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I am using apache commons http client to call url using post method to post the parameters and getting the below error rarely. When I explore the reason, didnt get the exact reason for the cause. Can anyone suggest a way to fix this?

java.net.SocketException: Broken pipe
        at java.net.SocketOutputStream.socketWrite0(Native Method)
        at java.net.SocketOutputStream.socketWrite(SocketOutputStream.java:92)
        at java.net.SocketOutputStream.write(SocketOutputStream.java:136)
        at java.io.BufferedOutputStream.write(BufferedOutputStream.java:105)
        at java.io.FilterOutputStream.write(FilterOutputStream.java:80)
        at org.apache.commons.httpclient.methods.ByteArrayRequestEntity.writeRequest(ByteArrayRequestEntity.java:90)
        at org.apache.commons.httpclient.methods.EntityEnclosingMethod.writeRequestBody(EntityEnclosingMethod.java:499)
        at org.apache.commons.httpclient.HttpMethodBase.writeRequest(HttpMethodBase.java:2114)
        at org.apache.commons.httpclient.HttpMethodBase.execute(HttpMethodBase.java:1096)
        at org.apache.commons.httpclient.HttpMethodDirector.executeWithRetry(HttpMethodDirector.java:398)
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How often (times per second) do you make your post calls? – Roman Feb 22 '10 at 8:34
    
5-10 calls per second. – Mani Feb 22 '10 at 10:31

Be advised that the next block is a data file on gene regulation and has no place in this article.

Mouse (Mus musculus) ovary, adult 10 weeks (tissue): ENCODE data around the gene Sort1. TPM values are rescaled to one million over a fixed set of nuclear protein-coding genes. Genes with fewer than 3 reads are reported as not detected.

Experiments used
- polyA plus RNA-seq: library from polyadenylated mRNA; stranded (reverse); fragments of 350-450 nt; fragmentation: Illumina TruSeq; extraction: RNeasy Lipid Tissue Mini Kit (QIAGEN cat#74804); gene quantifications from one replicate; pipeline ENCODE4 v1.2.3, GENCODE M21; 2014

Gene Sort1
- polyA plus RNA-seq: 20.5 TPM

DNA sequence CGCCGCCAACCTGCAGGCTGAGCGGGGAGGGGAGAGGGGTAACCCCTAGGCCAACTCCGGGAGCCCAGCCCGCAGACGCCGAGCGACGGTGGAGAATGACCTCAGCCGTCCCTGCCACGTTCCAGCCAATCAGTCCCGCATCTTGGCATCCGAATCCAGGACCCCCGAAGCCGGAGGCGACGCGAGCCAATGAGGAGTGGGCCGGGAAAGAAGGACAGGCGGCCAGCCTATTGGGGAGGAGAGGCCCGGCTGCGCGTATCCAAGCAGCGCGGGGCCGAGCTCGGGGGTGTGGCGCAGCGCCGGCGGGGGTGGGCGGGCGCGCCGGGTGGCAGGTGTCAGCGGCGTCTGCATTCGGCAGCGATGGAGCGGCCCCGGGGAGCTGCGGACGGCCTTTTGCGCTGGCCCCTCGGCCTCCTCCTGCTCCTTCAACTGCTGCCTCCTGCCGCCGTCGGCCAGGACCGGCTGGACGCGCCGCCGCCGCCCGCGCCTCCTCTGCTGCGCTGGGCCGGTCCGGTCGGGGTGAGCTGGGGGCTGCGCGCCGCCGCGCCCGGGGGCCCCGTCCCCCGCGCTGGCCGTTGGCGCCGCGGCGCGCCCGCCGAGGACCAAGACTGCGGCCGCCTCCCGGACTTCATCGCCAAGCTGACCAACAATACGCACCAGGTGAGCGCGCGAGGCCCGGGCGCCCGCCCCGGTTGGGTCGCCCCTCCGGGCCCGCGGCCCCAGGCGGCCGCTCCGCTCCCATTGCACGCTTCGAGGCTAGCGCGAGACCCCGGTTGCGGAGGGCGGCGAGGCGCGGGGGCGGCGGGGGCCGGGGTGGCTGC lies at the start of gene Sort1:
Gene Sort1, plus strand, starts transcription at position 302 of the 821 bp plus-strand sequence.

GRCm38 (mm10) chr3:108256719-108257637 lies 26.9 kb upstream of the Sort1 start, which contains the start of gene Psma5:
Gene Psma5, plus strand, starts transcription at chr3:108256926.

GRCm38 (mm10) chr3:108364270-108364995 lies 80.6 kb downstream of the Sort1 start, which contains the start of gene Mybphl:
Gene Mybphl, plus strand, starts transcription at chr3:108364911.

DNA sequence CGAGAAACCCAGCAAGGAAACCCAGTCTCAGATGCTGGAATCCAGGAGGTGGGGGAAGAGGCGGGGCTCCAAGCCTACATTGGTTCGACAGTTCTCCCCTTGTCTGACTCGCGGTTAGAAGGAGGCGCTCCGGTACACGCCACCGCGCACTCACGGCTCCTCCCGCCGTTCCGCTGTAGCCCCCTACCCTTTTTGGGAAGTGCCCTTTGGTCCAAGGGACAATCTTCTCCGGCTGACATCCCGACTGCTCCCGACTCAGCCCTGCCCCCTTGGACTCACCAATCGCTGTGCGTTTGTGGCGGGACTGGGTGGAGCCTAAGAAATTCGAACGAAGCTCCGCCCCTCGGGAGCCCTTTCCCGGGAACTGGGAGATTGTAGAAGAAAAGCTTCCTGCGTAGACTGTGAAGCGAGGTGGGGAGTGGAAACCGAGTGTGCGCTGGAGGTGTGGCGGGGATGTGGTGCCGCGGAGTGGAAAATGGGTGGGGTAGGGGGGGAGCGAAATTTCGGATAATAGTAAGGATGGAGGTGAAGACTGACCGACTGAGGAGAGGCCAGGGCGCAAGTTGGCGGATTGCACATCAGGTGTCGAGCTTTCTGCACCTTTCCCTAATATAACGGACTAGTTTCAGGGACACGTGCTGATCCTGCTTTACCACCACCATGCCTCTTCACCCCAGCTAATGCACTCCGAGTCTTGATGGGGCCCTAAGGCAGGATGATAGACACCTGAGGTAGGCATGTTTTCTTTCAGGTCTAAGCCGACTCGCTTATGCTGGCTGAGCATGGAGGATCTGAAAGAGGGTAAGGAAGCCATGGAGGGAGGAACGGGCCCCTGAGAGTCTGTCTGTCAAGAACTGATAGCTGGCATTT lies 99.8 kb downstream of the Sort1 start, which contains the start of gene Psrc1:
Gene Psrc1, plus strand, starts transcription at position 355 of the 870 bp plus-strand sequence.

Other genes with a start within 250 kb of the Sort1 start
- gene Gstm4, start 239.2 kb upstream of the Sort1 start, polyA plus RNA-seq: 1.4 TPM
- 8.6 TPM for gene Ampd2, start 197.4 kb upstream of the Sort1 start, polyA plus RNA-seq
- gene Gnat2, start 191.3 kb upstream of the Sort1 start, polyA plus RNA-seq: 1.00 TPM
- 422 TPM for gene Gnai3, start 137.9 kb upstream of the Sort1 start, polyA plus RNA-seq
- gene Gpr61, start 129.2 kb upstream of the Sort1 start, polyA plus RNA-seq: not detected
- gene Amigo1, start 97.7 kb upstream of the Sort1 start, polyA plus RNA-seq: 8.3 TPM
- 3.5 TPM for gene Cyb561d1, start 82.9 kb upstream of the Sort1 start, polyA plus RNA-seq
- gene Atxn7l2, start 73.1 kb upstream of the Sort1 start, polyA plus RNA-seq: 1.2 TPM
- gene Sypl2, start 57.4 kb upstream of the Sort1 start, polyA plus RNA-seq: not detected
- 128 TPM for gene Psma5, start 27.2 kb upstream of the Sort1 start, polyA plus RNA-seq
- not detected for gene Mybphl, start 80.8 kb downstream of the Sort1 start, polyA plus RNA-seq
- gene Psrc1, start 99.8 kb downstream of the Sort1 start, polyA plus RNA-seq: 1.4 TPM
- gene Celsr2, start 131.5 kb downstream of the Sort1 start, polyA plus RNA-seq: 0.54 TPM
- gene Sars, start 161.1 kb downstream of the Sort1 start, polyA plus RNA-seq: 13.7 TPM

1  
this is best to try stackoverflow.com/questions/10142409/… – Vimalkumar Natarajan Sep 4 '15 at 9:39

This is caused by writing to a connection when the other end has already closed it.

So you have a poorly defined or implemented application protocol.

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2  
Can you please help me to identify and correct it? Basically, how to confirm the reason and fix? – Mani Feb 22 '10 at 10:33
3  
I have confirmed the reason. You are writing while the other end has already closed the connection. The fix is not to do that. As the other end isn't reading it, there isn't any point anyway. As I also said, if this is happening there is something wrong with your application protocol specification or implementation, most probably that you don't even have one. – EJP Feb 22 '10 at 22:33
14  
If the server side HTTP application is getting Broken Pipe exceptions it just means the client browser has exited/gone to another page/timed out/gone back in the history/whatever. Just forget about it. – EJP Feb 23 '10 at 11:20
2  
We've seen this exception when aborting an ajax request in the browser (using XMLHttpRequest.abort()). – obecker Jul 1 '13 at 15:30
1  
@obecker As I predicted on 23 February 2010. – EJP Mar 19 '14 at 22:17

The above answers may very well be the problem however in our case we experienced this while performing a load test on our app server. The issue turned out that we need to add additional memory to our JVM because it was running out. This resolved the issue.

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2